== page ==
Friday, October 7, 2022

New NASA Laser to Look for Water on Moon

                                        man stands with a tiny laser - rectangle of metal - in a lab, whiteboard behind him.

Dr. Berhanu Bulcha, of NASA's Goddard Space Flight Center, displays a new, tiny laser that could be used to find water on the Moon. (Image Sources: NASA, Michael Giunto)

By Glenn A. Walsh

Reporting for SpaceWatchtower

A tiny, high-powered laser, developed by NASA, may help distinguish water from other hydrogen compounds on Earth's Moon.

Finding water (H2O) on the Moon, Mars, and other celestial bodies NASA astronauts plan to visit someday is essential for advanced exploration of these objects. In addition to drinking water, water is needed for rocket fuel and for creating oxygen (O2) for breathing. Previous experiments have inferred the existence of water on the Moon, but most existing detectors cannot distinguish between water and free hydrogen (H2) ions or hydroxyl (OH-).

Filling a gap in laser technology, NASA's new laser depends on an effect called quantum tunneling to generate a high-powered terahertz laser. Dr. Berhanu Bulcha, an engineer at NASA's Goddard Space Flight Center in Greenbelt, Maryland, intends to use a heterodyne spectrometer to specifically determine where water is located on the Moon. To do this requires a stable, high-powered terahertz laser, which was prototyped with Longwave Photonics, through NASA's Small Business Innovation Research program.

In a NASA news release, Dr. Bulcha said:

This laser allows us to open a new window to study this frequency spectrum. Other missions found hydration on the Moon, but that could indicate hydroxyl or water. If it’s water, where did it come from? Is it indigenous to the formation of the Moon, or did it arrive later by comet impacts? How much water is there? We need to answer these questions because water is critical for survival and can be used to make fuel for further exploration.”

Spectrometers detect wavelengths of light or spectra, to determine the chemical properties of a piece of matter. While most spectrometers operate over a broad section of the electromagnetic spectrum, heterodyne spectrometers are specific to the infrared or terahertz sections of the spectrum. Water, as with other hydrogen compounds, emit photons in the terahertz section of the spectrum.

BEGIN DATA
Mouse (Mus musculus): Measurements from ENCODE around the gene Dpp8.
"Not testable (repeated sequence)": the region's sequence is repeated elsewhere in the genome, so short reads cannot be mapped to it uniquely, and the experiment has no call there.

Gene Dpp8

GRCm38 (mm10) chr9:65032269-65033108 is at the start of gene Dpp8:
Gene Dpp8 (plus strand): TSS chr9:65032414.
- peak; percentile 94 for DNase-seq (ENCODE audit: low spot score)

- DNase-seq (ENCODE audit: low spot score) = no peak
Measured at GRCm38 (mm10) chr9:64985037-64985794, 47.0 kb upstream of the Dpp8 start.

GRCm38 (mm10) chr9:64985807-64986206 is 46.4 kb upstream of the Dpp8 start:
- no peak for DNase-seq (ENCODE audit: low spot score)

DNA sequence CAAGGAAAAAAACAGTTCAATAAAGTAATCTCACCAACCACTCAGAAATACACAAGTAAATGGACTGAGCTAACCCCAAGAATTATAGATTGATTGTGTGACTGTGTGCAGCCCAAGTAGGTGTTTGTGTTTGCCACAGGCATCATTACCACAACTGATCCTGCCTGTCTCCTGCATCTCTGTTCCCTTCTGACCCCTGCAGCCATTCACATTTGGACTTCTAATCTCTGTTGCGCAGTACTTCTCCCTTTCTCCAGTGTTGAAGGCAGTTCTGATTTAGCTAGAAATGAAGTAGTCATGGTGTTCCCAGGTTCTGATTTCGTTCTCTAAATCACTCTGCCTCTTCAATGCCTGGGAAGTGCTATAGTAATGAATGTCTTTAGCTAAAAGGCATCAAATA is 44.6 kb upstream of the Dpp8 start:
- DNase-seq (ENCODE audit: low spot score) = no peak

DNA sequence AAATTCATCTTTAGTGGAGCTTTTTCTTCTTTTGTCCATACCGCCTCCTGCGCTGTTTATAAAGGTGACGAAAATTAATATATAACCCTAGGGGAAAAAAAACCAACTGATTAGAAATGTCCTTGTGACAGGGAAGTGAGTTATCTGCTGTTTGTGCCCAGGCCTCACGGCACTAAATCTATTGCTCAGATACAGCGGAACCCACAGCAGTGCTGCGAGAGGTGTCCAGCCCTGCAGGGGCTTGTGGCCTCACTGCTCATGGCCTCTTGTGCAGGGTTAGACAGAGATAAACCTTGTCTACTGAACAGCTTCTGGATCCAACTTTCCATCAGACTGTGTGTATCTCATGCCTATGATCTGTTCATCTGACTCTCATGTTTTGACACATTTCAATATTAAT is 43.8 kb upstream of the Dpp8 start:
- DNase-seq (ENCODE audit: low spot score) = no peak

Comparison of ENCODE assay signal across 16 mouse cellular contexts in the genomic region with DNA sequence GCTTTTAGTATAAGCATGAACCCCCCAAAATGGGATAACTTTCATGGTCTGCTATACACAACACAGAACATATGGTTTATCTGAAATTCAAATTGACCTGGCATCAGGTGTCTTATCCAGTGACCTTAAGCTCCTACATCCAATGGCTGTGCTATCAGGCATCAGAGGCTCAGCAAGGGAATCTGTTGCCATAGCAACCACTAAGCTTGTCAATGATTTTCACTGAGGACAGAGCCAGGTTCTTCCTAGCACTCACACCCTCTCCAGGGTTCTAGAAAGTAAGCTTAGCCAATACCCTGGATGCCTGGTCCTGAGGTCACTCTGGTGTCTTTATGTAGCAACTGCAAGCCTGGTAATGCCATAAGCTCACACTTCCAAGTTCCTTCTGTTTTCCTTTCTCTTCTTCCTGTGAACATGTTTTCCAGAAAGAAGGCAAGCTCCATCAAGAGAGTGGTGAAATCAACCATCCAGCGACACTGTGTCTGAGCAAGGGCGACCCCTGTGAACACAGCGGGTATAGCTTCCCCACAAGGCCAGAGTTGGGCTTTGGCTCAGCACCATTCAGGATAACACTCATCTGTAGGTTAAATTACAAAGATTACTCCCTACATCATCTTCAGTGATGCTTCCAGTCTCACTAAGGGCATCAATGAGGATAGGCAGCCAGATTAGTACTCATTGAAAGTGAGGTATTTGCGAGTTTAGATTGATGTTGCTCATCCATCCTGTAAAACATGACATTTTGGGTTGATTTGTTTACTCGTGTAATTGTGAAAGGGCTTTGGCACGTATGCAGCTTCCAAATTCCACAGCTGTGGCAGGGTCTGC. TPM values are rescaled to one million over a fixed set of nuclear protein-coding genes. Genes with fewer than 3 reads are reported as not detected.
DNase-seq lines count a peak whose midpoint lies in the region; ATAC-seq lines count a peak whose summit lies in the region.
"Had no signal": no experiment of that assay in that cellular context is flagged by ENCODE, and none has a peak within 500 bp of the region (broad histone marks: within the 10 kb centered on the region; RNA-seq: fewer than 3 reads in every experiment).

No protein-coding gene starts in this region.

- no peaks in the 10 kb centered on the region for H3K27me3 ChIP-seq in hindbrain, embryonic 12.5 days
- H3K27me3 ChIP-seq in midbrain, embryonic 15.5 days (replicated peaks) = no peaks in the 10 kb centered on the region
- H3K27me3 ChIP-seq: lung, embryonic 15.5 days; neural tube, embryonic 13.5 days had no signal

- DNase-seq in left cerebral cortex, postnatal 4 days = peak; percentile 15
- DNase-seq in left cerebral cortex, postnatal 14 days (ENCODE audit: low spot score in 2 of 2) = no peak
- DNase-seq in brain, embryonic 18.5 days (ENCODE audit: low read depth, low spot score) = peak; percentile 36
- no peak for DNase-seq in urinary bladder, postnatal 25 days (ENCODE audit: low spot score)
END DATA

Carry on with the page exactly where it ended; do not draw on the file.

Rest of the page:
A heterodyne spectrometer can distinguish subtle differences within in a bandwidth, such as the terahertz band. Combining a local laser source with incoming light, and then measuring the difference between the laser source and the combined light, can provide very accurate readings between different hydrogen sources.

According to Dr. Bulcha, traditional laser technology falls short within the section of the electromagnetic spectrum known as the terahertz gap, between microwave and infrared radiation.

The problem with existing laser technology,” Dr. Bulcha said, “is that no materials have the right properties to produce a terahertz wave.”

So, taking advantage of research in quantum physics, Dr. Bulcha and his team are developing quantum-cascade lasers. This cascade provides a stable, high-powered laser beam, while generating less voltage than normal lasers. While the laser beam from a quantum-cascade laser does spread-out more quickly than most lasers, Goddard's Internal Research and Development has been able to integrate the laser on a wave-guide, to tighten the beam.

This new laser's small size and low power consumption allows it to fit into a 1-Unit-sized Cube-Sat (very small satellite), about the size of a teapot. This includes the spectrometer hardware, processor, and power supply.

The small size would allow it to fit in a hand-held device, to be used by future astronauts on the Moon, Mars, and other planets, moons, and asteroids. Dr. Bulcha intends to make such a flight-ready laser available for NASA's Artemis program, returning astronauts to the Moon later this decade.

Internet Links to Additional Information ---

NASA News Release - "NASA Engineer Develops Tiny, High-Powered Laser to Find Water on the Moon": Link >>>

Spectrometer: Link >>>

Terahertz Radiation: Link >>>

Terahertz Laser: Link >>>

Quantum Tunneling: Link >>>

Quantum-Cascade Laser: Link >>>

Cube-Sat: Link >>>

Related Blog-Post ---

"UPDATE: Live-Stream: NASA Artemis I to Orbit Moon - Launch Perhaps Nov. 12." Link >>>

Source: Glenn A. Walsh Reporting for SpaceWatchtower, a project of Friends of the Zeiss          

               Friday, 2022 October 7.

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Glenn A. Walsh, Informal Science Educator & Communicator                                                               (For more than 50 years! - Since Monday Morning, 1972 June 12):
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Formerly Astronomical Observatory Coordinator & Planetarium Lecturer, original Buhl Planetarium & Institute of Popular Science (a.k.a. Buhl Science Center), Pittsburgh's science & technology museum from 1939 to 1991.
Formerly Trustee, Andrew Carnegie Free Library and Music Hall, Pittsburgh suburb of Carnegie, Pennsylvania.
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